Rock Rabbitt

Rock Rabbitt


  1. Rush Hour Scores
  2. Mr. Muso
  3. Love In My Heart
  4. Within These Words
  5. Rock 'N' Roll Part I & II
  6. Getting Thru To You
  7. I've Been Aware
  8. Without Her Love
  9. Hello And Welcome Home
  10. Goodbye And So-Long

Release information:

1978, JoBurg Records, TJC(X)13025


  • Duncan Faure: Vocals, guitars, keyboards
  • Ronnie Robot: Bass
  • Neil Cloud: Drums



Were Rabbitt made up of Trevor RABin plus a BITt? The South African public was about to find out when a post Trevor Rabbitt released 'Rock Rabbitt'. Song writing responsibility now lay solely with Duncan Faure and the threesome took no chances in the studio with Julian Laxton co-producing alongside the band, Patric van Blerk as executive producer and Greg Cutler and Laxton taking engineering credits. All of these were already stalwarts of the SA music scene.

Few bands have survived the loss of one of its major talents, and Rabbitt turned out to be no exception as they called it a day after this release. However they did leave SA with an album of rather pleasant rock tunes, featuring some fine vocals and keyboard work from Faure. There is more than a shade of Supertramp on the album and none more so than on 'Mr Muso' although this album was released a full 2 years before Supertramp released their classic 'Breakfast in America'. There is also some nice racing paced rock in 'Rock n Roll Part One and Two' and 'Without her Love' that encourages one to obey the 'PLAY LOUD' command common on albums of that era (although not found on this particular album).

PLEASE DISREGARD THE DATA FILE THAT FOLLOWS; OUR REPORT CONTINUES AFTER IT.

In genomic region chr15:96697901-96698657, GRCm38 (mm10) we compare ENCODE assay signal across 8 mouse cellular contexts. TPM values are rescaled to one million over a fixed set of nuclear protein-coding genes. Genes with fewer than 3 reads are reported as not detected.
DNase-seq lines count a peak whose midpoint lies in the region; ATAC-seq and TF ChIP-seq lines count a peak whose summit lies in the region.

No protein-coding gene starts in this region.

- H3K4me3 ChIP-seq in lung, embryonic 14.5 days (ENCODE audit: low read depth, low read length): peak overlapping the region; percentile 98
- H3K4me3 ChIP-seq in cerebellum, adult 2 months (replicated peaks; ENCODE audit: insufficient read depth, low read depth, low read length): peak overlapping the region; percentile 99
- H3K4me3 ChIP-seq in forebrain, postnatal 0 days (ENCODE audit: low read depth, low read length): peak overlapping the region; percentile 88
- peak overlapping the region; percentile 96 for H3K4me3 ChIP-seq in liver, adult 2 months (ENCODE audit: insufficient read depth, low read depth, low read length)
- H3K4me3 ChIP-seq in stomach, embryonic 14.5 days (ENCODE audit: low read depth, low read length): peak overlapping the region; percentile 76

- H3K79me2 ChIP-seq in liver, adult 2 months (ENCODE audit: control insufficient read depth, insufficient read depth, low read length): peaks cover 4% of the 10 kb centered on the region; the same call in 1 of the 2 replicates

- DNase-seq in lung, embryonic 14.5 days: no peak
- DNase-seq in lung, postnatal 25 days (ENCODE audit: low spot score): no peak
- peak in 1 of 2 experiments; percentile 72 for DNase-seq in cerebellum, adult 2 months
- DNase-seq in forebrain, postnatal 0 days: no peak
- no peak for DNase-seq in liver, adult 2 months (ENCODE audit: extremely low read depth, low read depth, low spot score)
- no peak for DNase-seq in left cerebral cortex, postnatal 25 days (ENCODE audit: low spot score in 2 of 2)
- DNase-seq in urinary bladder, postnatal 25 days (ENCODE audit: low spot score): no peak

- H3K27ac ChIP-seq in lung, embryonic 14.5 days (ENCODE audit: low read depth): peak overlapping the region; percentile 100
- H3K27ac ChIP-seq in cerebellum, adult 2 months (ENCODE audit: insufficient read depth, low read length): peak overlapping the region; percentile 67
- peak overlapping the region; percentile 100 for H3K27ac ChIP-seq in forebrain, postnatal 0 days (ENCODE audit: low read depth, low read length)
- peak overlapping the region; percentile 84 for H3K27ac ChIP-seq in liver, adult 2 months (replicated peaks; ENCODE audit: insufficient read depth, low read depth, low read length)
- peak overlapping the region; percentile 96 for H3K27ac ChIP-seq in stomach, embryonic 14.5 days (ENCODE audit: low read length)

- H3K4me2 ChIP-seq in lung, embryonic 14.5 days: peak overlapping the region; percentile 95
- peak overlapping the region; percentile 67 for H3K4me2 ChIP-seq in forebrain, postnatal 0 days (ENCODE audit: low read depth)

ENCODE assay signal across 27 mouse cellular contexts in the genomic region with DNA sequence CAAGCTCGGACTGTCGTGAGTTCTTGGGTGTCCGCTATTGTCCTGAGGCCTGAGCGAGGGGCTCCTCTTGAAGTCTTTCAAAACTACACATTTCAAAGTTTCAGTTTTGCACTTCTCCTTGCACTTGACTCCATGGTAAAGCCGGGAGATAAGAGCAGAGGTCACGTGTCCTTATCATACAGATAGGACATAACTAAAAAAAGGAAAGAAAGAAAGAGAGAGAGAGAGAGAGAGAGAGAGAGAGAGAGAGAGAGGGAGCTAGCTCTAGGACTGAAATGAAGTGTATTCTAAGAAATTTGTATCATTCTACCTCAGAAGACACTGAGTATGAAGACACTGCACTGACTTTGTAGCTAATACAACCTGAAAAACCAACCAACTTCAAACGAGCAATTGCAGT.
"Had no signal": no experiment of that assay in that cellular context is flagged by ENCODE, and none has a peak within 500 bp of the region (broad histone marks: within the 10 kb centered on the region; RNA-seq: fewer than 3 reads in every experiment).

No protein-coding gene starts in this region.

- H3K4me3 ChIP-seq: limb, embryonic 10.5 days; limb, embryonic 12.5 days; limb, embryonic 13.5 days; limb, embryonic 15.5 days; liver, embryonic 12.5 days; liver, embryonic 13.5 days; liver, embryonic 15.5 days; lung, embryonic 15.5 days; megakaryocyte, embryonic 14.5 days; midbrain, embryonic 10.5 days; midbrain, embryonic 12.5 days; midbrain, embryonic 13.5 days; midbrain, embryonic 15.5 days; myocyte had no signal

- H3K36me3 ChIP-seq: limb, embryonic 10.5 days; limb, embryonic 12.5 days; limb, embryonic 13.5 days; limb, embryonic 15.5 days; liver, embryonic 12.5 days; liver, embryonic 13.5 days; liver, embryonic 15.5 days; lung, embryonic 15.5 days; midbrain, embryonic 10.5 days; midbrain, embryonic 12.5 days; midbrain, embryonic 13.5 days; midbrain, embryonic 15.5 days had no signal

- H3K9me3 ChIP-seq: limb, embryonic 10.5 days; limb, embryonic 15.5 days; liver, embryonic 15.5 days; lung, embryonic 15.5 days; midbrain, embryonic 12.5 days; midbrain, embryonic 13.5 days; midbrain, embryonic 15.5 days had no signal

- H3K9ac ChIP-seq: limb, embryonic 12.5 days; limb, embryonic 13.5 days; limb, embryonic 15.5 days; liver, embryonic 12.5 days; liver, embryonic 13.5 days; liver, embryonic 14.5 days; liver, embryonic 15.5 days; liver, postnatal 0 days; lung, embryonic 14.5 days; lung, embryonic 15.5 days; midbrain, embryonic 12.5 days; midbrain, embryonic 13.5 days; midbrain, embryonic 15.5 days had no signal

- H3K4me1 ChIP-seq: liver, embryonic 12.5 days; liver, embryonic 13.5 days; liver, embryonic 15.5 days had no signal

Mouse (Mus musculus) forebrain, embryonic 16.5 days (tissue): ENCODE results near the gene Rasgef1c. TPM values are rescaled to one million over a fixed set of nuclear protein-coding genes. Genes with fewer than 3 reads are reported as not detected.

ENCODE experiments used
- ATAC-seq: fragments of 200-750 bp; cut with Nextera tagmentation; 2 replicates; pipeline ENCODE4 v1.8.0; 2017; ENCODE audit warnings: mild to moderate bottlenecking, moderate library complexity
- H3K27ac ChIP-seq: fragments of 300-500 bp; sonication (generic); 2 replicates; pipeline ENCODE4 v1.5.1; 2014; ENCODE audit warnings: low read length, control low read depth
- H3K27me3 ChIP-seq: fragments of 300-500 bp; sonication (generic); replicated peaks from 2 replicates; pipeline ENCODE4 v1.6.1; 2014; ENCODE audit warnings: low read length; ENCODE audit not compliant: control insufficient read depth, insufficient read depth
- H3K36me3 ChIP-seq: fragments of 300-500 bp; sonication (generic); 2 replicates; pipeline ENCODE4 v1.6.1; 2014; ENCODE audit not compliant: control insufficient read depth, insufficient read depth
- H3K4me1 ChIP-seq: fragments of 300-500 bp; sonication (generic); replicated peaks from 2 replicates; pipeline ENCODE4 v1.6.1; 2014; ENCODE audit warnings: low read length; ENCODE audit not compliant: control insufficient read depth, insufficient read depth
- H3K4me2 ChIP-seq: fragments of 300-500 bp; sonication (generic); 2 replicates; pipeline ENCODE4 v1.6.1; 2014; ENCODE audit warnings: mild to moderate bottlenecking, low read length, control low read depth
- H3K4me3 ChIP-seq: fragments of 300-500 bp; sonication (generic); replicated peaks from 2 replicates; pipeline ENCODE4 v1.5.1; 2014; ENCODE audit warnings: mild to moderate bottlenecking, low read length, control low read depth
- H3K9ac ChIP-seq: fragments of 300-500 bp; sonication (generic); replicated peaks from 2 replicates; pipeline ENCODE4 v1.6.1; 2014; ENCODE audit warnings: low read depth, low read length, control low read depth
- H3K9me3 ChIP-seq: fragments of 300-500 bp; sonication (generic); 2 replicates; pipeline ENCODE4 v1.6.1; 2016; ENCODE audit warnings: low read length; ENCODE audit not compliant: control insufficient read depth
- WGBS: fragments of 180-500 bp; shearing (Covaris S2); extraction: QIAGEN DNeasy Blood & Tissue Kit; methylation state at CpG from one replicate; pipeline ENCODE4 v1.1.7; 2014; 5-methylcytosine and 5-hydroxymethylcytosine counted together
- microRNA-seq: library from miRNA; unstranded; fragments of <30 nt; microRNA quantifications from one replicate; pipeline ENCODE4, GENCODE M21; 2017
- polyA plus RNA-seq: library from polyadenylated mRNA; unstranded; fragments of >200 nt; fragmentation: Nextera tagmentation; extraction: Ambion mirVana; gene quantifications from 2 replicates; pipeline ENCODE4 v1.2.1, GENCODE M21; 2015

The Rabbitt sound is still present throughout the album and is probably at the fore in the Beatles-ish 'Hello and Welcome' a great tune of textures and shades with beautiful harmonies and swirling chorus. This is probably the best track on the album and leads into the poignant and apt closing track 'Goodbye and So-Long' which I'm sure was responsible for the great tissue sale boom of 1977 as young girls around the country said farewell to SA favourite rock band for ever.

One can ask what could have been. What if the boys had accompanied Trevor overseas? Would we be writing about US number 1's by South African groups now? Would "Rabbitt Rules OK?" have been emblazoned on banners in a packed Wembley Stadium? What if Allan Faull had accepted the job as Trevor's replacement, would we all have been eagerly awaiting the re-release of 'Johnny Calls the Hairdresser' earlier this year? Who knows? As it happens, the 3 remaining members made a worthy farewell album that probably never got the recognition it deserved.

John Samson, SA Rockdigest #133, December 2001

South Africa's Rock Classics

South Africa's Rock Legends